Broomsedge: Known aliases - Poverty Grass, Sagegrass

The Broomsedge Project will evaluate the impact of fertilization strategies on broomsedge in fescue and native grass hay fields in SE Kansas, over multiple years. At each site, fertilizer treatments will be applied based on the location’s soil analysis. During the first year, these fertilizer treatments are designed to consider lime, phosphorus, potassium and nitrogen and their effects on the persistence of broomsedge bluestem.

The project collaborators are Wildcat District Agents (Wendie Powell, James Coover and Adaven Scronce), K-State Specialists (Dr. Gretchen Sassenrath, Dr. Jaymelynn Farney), local Conservation Districts (Levi Clubine- Montgomery County, Pam Walker- Wilson County and Elissa Robison- Labette County). As a team, we are excited to plan field days and fact sheets to share the knowledge we learn.


Progress Reports

Impact of lime, phosphorus, and potassium on yield and forage quality on native hay meadows in Southeast Kansas.

Impact of stubble heights on native hay meadows in Southeast Kansas.

Nutrient management strategies to control broomsedge infestation and improve yield and quality of Tall Fescue hayfields.

Yield and forage quality on native meadows as affected by burn and fertilization management.

Click here for a bigger Display Poster

Broomsedge slide 1 Broomsedge Slide2

Broomsedge Slide 3 Broomsedge Slide 4

Plot Maps

Native Meadows Girard/Altamont Native Meadows Caney Coyville

Broomsedge Bluestem

Why is broomsedge bluestem a problem?
In pasture and hay field situations, broomsedge bluestem is considered a weed. It makes poor forage for livestock and wildlife. It increases in plant numbers as more desirable vegetation is selectively grazed. If left uncontrolled, broomsedge bluestem can become the dominant grass in entire pastures. It is commonly known as a biological indicator plant. Where it becomes invasive, the soil nutrient levels tend to be very low; evidence of overgrazing or poor management.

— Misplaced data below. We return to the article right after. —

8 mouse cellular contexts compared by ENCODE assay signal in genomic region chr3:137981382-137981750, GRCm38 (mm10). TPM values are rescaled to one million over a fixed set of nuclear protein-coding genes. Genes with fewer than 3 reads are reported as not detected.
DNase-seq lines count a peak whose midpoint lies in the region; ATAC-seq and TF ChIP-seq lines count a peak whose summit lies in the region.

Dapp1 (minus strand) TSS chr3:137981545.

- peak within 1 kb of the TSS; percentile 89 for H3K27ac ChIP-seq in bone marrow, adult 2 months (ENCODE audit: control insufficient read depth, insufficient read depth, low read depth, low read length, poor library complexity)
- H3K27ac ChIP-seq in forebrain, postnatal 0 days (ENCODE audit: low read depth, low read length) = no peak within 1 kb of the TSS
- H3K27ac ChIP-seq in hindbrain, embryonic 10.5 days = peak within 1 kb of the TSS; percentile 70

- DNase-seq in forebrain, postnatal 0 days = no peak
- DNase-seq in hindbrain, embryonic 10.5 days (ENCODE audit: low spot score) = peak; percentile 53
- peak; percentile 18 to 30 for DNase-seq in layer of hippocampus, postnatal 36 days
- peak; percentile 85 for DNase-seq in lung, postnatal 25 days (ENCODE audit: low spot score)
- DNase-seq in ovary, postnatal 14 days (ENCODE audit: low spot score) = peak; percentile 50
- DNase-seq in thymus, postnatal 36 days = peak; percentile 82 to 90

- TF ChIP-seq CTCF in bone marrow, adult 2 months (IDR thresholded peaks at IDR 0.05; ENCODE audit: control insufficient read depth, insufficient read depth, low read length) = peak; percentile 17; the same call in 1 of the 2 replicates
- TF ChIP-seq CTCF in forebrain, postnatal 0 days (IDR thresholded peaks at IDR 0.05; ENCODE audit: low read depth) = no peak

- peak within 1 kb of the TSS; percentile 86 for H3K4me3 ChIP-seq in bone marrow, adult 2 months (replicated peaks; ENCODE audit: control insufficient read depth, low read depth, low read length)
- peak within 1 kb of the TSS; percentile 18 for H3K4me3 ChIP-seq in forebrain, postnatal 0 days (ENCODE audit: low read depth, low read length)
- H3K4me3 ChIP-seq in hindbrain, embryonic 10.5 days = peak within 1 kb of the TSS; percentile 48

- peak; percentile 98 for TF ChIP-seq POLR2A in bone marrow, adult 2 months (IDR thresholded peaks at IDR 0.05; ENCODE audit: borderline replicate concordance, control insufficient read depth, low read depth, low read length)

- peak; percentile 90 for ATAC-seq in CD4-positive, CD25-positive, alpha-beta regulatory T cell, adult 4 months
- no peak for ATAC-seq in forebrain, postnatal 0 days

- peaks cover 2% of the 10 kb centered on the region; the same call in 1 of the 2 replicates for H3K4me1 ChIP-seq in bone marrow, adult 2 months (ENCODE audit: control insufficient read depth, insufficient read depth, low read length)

The common solution to this problem plant has been to apply fertilizer according to soil tests. However, we are looking to see if applying different levels of nutrients may speed up the process of removing broomsedge bluestem.

Conservation District Partners

Kansas Department of Agriculture (KDA) Division of Conservation (DOC) - oversight agency for the conservation districts in Kansas. The KDA DOC assists each District Manager and their Board of Supervisors, composed of (usually) five locally elected persons charged with guiding each conservation district. This guidance includes laws, regulations, funds management AND state cost-share for voluntary implementation of specific conservation practices to address recognized resource concerns in each county.

The first page of this site includes a map. Users can click on a county and find the conservation district office, district manager’s name and contact information. There is information about each of the Supervisors representing their county on the board.

Kansas Association of Conservation Districts (KACD) - the KACD is the organization which gives “voice” to conservation district boards and to conservation district managers:

Natural Resources Conservation Service (NRCS) - Conservation districts and the United States Department of Agriculture (USDA) and the NRCS are closely partnered.

Kansas NRCS:

Labette County: